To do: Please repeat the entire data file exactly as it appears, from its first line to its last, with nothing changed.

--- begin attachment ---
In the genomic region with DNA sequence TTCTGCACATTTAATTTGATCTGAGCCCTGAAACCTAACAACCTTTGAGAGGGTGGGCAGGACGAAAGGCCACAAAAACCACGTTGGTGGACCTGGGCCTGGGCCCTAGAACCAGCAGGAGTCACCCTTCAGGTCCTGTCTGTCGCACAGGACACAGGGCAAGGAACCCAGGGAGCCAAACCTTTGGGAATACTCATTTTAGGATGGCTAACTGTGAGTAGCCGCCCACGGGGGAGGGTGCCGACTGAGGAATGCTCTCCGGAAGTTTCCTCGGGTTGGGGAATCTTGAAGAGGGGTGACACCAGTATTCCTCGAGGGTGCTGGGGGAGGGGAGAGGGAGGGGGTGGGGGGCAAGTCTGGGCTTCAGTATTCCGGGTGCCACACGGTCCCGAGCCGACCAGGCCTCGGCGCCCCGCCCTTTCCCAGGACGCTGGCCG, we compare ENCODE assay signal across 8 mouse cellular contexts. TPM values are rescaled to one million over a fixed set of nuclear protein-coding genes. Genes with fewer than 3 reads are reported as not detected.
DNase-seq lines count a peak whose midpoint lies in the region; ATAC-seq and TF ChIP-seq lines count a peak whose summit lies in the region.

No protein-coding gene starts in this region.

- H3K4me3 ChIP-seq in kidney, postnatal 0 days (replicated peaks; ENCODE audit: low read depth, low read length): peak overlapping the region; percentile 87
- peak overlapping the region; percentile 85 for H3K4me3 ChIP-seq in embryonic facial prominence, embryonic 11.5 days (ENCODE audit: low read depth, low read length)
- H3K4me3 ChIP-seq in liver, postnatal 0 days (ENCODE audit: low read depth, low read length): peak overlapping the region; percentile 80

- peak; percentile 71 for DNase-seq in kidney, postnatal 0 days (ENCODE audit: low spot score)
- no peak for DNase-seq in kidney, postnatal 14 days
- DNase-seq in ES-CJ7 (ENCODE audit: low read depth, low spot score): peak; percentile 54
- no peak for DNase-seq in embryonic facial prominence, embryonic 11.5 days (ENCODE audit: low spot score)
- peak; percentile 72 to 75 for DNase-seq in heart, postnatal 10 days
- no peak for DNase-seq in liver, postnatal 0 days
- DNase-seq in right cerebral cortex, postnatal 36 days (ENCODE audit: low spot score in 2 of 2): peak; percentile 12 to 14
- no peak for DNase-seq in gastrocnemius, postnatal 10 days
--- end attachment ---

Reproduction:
In the genomic region with DNA sequence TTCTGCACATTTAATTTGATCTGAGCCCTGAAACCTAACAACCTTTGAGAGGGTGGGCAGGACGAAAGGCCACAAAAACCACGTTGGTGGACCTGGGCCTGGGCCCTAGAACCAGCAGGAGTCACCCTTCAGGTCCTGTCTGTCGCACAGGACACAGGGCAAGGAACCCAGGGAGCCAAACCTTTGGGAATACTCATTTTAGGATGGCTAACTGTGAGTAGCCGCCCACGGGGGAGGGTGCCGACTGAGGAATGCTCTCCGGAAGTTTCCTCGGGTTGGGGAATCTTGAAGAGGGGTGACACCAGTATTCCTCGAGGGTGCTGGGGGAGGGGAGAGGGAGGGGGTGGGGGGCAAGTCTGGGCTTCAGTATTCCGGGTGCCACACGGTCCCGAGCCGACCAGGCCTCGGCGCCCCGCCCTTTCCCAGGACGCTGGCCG, we compare ENCODE assay signal across 8 mouse cellular contexts. TPM values are rescaled to one million over a fixed set of nuclear protein-coding genes. Genes with fewer than 3 reads are reported as not detected.
DNase-seq lines count a peak whose midpoint lies in the region; ATAC-seq and TF ChIP-seq lines count a peak whose summit lies in the region.

No protein-coding gene starts in this region.

- H3K4me3 ChIP-seq in kidney, postnatal 0 days (replicated peaks; ENCODE audit: low read depth, low read length): peak overlapping the region; percentile 87
- peak overlapping the region; percentile 85 for H3K4me3 ChIP-seq in embryonic facial prominence, embryonic 11.5 days (ENCODE audit: low read depth, low read length)
- H3K4me3 ChIP-seq in liver, postnatal 0 days (ENCODE audit: low read depth, low read length): peak overlapping the region; percentile 80

- peak; percentile 71 for DNase-seq in kidney, postnatal 0 days (ENCODE audit: low spot score)
- no peak for DNase-seq in kidney, postnatal 14 days
- DNase-seq in ES-CJ7 (ENCODE audit: low read depth, low spot score): peak; percentile 54
- no peak for DNase-seq in embryonic facial prominence, embryonic 11.5 days (ENCODE audit: low spot score)
- peak; percentile 72 to 75 for DNase-seq in heart, postnatal 10 days
- no peak for DNase-seq in liver, postnatal 0 days
- DNase-seq in right cerebral cortex, postnatal 36 days (ENCODE audit: low spot score in 2 of 2): peak; percentile 12 to 14
- no peak for DNase-seq in gastrocnemius, postnatal 10 days